Friday, June 25, 2010

The latest installment of our five-part series AIDS: Then & Now, Dr. Monica Sweeney, Assistant Commissioner of the Bureau of HIV/AIDS Prevention and Control at the NYC Health Department, and Susan M. Chambré, Professor of Sociology, Baruch College, CUNY, and author of Fighting for Our Lives: New York’s AIDS Community and the Politics of Disease, discuss how the demographics of HIV have changed in New York City, and how the virus has changed the city’s cultural and political landscape.

How do you think HIV/AIDS has changed life in New York?


Susan M. Chambré and Dr. Monica Sweeney

Comments [5]

Margaret Perkins from New York

The majority of the programs for HIV prevention among black and hispanic MSM has not been successful in NYC or many other cities. How many experimental models of prevention are being tested now in NYC?. What are some of the innovative prevention projects that the DOHMH supports. How often does the DOMHH review and evaluate new experimental programs that may be effective.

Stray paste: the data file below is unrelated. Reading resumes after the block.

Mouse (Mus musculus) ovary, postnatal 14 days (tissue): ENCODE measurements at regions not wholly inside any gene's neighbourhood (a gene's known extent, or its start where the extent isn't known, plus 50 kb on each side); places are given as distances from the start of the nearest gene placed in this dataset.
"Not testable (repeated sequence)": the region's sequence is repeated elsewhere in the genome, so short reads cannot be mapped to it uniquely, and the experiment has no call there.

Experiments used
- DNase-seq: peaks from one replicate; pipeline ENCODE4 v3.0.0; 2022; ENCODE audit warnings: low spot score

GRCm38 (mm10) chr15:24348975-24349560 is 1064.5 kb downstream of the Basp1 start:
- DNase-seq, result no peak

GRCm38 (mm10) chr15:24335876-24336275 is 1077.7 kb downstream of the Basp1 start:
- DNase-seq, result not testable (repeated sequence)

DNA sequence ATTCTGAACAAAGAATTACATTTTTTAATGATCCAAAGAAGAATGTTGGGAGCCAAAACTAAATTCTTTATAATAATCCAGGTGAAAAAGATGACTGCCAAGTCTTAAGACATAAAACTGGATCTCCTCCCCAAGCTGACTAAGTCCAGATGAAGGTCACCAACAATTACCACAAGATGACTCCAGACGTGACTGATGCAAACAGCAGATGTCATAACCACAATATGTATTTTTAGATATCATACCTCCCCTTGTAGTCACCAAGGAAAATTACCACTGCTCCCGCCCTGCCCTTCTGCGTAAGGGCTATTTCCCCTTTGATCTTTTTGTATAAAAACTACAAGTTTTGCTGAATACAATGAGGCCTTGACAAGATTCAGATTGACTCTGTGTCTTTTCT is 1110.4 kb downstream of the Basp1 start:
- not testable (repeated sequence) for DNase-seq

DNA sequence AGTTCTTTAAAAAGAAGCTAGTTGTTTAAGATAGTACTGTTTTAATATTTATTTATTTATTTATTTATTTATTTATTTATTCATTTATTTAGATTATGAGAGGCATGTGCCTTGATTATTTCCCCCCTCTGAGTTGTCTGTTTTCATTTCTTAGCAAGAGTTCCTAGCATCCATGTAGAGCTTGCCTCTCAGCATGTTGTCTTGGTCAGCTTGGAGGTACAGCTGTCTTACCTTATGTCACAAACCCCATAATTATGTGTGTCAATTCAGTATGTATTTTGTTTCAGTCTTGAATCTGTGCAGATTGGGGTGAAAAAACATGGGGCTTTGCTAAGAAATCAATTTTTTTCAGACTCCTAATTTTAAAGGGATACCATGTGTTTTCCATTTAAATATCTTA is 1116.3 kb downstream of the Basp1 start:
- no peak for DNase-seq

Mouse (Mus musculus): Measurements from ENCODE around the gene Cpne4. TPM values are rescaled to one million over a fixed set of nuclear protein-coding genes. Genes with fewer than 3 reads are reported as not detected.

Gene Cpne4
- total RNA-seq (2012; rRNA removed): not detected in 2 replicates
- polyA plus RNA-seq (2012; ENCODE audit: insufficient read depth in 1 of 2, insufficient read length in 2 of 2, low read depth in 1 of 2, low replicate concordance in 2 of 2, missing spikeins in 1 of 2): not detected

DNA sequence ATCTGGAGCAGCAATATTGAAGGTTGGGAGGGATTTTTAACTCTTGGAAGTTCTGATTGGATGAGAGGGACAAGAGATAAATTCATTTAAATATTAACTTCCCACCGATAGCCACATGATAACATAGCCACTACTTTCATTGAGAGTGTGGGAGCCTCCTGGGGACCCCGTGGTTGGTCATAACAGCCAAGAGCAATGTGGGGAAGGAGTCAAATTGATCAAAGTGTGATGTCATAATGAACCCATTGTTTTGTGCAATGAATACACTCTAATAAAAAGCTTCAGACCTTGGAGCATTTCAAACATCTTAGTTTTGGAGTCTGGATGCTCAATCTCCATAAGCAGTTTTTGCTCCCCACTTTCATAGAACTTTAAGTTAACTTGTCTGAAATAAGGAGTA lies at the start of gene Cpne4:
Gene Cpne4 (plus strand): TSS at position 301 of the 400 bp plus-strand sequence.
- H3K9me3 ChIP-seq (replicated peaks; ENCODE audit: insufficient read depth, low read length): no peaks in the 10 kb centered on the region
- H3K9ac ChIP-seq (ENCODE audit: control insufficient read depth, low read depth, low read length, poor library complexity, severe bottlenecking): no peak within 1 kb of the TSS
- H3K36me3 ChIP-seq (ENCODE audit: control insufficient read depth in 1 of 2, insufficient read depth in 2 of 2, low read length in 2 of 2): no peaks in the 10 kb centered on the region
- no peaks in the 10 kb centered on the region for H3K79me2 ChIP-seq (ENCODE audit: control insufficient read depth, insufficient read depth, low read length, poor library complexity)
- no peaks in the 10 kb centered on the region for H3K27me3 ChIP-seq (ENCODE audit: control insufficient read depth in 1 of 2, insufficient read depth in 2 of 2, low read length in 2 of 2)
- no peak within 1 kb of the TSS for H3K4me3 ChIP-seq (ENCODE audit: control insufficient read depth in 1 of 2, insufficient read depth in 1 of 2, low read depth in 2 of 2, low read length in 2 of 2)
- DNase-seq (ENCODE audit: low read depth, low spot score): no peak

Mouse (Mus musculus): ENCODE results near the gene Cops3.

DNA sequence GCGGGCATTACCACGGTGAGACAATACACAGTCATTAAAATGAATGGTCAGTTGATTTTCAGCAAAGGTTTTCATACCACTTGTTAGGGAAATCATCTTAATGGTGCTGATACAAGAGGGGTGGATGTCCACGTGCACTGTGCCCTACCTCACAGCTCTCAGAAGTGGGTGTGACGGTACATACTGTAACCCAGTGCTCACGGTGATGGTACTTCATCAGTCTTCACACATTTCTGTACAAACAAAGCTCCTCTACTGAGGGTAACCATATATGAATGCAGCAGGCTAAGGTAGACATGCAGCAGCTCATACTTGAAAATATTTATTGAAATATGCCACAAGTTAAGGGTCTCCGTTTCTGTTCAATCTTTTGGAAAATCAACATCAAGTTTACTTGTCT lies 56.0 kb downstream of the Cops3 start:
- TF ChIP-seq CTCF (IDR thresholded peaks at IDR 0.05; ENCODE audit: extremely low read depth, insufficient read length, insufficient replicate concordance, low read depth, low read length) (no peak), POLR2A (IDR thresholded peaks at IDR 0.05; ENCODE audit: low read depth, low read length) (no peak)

Jun. 25 2010 12:40 PM
Gretchen from New Jersey

Is there mandatory HIV testing for pregnant women in NY state? I believe it is optional in NJ.

Jun. 25 2010 12:34 PM
Steve from sweet new jersey

Regarding AIDS/HIV in minority communities, back in the late 80s they were saying the main groups were gay men, needle users, and Hatians, weren't they?

Jun. 25 2010 12:29 PM
Lonnie from Brooklyn!!!!!

Mr Lehrer-- the Theme Music for this series. . .CHANGE IT, PLEASE.

HIV/AIDS is serious & complex-- but it is far more hopeful today than it was all those years ago.

That piano piece makes me envision a darkened room with the blinds drawn, a body lying supine and still across a rumpled bed while someone wails disconsolately in the background.

Pick some other piece that embodies hope and changing issues. This one is nothing but a herald for the Funeral Director.

Jun. 25 2010 12:23 PM
Chuck from NJ


I do not think immigration allows people with HIV to be granted a VISA into US.


Jun. 25 2010 12:13 PM

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